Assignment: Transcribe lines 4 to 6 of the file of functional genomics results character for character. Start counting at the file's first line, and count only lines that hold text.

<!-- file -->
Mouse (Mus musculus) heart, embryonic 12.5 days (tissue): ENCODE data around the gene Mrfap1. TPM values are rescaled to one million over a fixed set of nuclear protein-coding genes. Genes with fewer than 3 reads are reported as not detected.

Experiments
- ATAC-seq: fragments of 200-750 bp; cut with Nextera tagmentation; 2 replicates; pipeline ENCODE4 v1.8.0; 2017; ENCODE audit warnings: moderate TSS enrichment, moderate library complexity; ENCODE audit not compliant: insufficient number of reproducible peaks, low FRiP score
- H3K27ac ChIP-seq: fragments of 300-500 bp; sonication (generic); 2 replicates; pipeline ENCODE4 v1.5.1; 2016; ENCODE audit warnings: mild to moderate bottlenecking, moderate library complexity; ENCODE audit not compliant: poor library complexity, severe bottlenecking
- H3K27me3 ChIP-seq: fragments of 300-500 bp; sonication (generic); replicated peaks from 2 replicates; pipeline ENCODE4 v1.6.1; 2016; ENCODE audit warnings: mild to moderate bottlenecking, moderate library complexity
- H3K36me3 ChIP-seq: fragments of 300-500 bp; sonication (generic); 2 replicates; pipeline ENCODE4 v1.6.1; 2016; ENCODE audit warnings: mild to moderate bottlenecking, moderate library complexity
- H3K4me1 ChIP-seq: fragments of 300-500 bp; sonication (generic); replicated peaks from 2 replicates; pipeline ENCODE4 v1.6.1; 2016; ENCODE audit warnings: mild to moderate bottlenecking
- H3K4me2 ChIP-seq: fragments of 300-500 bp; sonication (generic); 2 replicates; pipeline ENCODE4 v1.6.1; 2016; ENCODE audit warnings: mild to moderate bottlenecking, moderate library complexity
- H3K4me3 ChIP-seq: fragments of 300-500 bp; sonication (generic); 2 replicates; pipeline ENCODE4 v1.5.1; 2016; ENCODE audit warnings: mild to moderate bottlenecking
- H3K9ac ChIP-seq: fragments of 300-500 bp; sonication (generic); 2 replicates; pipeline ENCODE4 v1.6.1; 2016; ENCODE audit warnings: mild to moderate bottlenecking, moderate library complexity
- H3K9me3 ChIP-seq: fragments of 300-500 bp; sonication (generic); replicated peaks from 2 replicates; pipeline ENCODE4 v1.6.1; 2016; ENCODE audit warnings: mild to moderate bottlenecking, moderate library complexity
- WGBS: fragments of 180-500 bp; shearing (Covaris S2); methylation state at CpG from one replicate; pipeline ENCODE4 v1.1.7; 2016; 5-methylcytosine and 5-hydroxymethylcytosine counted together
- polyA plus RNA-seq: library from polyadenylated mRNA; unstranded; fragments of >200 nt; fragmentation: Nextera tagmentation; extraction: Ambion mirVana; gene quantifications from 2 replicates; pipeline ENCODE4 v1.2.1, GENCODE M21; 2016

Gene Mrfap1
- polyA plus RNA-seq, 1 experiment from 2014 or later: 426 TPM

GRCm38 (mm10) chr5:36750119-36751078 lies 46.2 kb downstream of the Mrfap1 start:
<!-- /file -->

- H3K27ac ChIP-seq: fragments of 300-500 bp; sonication (generic); 2 replicates; pipeline ENCODE4 v1.5.1; 2016; ENCODE audit warnings: mild to moderate bottlenecking, moderate library complexity; ENCODE audit not compliant: poor library complexity, severe bottlenecking
- H3K27me3 ChIP-seq: fragments of 300-500 bp; sonication (generic); replicated peaks from 2 replicates; pipeline ENCODE4 v1.6.1; 2016; ENCODE audit warnings: mild to moderate bottlenecking, moderate library complexity
- H3K36me3 ChIP-seq: fragments of 300-500 bp; sonication (generic); 2 replicates; pipeline ENCODE4 v1.6.1; 2016; ENCODE audit warnings: mild to moderate bottlenecking, moderate library complexity